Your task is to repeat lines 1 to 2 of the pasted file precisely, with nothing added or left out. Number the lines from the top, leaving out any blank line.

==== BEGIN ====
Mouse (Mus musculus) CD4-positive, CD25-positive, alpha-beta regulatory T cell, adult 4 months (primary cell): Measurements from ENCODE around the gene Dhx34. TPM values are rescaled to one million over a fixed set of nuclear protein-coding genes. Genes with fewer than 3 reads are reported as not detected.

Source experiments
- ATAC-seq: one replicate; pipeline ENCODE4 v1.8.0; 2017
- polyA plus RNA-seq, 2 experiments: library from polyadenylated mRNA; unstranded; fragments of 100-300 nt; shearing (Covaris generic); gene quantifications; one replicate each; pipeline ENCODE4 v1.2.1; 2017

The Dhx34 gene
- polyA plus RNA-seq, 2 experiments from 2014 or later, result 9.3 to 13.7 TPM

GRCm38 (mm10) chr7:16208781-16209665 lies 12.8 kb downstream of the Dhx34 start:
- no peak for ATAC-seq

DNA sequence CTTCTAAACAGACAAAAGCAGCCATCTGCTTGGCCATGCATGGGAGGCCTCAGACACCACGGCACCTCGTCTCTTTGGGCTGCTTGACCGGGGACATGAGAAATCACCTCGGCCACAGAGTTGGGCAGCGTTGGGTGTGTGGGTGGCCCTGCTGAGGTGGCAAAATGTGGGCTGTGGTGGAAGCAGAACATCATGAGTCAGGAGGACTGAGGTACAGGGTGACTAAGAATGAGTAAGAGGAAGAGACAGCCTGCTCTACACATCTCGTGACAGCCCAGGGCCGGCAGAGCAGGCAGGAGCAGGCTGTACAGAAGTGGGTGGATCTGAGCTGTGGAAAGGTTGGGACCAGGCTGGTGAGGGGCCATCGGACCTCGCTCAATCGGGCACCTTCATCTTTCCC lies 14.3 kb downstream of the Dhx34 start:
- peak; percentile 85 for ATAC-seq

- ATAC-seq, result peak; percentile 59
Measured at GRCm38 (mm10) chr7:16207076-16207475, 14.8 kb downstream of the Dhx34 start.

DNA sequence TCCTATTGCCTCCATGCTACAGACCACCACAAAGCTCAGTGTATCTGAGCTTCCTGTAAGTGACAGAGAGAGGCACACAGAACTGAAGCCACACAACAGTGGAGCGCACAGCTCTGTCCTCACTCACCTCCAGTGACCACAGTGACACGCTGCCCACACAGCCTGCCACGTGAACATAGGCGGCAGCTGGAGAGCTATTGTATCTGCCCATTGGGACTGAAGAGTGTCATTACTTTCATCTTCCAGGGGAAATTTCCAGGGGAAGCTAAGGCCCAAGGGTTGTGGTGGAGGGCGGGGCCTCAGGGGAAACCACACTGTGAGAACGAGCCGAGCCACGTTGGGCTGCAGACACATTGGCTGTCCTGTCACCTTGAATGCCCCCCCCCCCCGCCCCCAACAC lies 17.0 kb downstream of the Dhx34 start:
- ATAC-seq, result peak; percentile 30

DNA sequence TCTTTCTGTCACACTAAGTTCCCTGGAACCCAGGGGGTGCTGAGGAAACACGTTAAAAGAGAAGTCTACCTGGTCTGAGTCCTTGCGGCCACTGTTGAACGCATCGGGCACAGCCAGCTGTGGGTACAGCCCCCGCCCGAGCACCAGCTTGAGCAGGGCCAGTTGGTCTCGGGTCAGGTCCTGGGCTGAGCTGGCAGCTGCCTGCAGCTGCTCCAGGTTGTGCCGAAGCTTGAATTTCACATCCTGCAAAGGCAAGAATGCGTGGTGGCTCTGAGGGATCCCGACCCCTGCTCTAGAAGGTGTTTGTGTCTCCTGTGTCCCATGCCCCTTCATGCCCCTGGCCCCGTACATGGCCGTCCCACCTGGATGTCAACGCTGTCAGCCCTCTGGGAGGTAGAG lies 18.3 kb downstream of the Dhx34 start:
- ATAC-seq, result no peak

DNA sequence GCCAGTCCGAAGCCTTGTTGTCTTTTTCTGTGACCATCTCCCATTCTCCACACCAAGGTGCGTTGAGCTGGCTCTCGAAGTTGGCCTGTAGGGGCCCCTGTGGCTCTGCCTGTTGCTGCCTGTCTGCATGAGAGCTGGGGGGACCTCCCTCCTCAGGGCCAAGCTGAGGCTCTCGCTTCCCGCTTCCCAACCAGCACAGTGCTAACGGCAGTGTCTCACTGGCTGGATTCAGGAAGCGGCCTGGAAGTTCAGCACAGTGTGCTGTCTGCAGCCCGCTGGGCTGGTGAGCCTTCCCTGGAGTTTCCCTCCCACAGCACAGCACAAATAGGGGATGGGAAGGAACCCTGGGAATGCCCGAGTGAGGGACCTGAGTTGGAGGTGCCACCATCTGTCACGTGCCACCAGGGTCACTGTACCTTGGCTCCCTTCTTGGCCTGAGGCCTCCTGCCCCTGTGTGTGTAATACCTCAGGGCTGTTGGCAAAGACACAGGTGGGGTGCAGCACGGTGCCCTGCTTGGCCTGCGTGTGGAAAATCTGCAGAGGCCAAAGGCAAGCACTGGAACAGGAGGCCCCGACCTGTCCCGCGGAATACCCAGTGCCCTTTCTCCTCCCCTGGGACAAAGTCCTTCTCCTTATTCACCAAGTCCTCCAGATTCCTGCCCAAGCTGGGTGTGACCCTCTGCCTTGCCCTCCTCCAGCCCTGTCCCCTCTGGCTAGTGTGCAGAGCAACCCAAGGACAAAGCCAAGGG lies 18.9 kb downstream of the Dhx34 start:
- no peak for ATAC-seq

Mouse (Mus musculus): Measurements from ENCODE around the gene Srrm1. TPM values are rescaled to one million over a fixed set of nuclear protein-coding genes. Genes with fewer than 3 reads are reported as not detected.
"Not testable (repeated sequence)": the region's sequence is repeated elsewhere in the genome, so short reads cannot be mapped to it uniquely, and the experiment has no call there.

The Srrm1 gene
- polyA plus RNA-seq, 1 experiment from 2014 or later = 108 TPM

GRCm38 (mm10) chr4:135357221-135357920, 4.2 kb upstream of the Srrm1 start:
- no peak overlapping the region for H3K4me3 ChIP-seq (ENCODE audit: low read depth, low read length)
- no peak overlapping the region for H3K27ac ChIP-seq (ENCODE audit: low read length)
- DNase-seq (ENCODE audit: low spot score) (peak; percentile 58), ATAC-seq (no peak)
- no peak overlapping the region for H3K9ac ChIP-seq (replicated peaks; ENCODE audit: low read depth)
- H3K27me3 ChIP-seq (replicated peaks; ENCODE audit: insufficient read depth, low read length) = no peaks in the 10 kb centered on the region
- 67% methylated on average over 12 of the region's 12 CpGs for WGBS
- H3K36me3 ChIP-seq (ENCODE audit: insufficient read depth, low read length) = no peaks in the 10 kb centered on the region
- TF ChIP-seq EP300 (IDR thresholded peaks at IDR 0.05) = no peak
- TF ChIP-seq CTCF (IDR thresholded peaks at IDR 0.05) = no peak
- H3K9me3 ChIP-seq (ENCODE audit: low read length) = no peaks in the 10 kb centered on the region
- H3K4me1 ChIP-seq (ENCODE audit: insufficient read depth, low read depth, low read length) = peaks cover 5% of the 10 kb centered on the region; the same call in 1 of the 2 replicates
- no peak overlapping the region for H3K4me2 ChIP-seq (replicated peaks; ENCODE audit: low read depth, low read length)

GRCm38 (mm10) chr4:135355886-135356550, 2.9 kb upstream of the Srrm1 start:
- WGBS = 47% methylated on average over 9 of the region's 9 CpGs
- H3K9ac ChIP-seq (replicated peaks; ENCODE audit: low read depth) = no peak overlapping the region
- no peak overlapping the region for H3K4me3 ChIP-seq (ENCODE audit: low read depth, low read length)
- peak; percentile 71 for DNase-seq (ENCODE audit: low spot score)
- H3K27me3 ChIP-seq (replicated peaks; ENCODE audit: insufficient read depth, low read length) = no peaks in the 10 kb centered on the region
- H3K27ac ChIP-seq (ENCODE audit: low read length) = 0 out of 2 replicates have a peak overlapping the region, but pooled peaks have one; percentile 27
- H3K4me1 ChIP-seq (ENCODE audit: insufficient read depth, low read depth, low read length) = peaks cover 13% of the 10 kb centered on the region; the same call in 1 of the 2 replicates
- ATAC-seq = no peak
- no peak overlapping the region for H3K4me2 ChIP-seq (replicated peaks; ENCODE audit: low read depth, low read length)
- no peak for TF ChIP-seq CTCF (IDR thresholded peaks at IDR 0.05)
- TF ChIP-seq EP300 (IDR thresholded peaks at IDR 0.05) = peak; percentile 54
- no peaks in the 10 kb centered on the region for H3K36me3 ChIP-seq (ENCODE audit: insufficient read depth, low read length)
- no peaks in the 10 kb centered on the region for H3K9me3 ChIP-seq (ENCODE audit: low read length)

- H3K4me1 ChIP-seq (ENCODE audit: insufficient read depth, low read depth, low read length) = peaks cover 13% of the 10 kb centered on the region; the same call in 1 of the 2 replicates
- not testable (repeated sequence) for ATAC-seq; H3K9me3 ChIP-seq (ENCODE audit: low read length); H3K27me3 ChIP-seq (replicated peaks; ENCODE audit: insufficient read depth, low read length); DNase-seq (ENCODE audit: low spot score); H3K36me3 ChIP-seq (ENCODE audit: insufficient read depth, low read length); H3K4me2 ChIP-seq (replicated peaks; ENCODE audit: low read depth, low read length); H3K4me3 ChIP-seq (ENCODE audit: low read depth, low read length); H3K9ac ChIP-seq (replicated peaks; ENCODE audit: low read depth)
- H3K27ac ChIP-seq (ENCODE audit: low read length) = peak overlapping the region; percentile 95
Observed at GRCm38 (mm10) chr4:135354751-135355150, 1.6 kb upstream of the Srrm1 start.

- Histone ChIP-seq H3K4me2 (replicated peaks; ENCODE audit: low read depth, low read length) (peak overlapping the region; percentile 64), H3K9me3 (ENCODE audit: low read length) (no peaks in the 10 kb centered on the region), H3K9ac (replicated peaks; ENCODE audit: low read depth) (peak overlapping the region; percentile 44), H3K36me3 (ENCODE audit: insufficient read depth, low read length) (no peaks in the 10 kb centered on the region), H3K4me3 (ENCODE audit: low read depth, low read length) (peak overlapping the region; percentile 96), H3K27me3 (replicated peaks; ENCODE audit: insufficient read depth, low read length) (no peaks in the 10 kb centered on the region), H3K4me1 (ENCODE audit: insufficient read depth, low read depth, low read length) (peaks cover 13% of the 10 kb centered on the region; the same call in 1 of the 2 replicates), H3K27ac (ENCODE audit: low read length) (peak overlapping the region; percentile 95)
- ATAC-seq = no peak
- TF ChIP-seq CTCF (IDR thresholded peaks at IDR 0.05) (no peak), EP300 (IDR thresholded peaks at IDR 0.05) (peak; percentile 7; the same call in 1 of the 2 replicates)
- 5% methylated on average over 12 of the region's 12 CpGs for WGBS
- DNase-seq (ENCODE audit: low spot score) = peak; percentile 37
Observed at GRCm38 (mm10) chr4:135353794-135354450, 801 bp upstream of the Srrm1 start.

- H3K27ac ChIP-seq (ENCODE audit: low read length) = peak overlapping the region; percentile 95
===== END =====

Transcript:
Mouse (Mus musculus) CD4-positive, CD25-positive, alpha-beta regulatory T cell, adult 4 months (primary cell): Measurements from ENCODE around the gene Dhx34. TPM values are rescaled to one million over a fixed set of nuclear protein-coding genes. Genes with fewer than 3 reads are reported as not detected.

Source experiments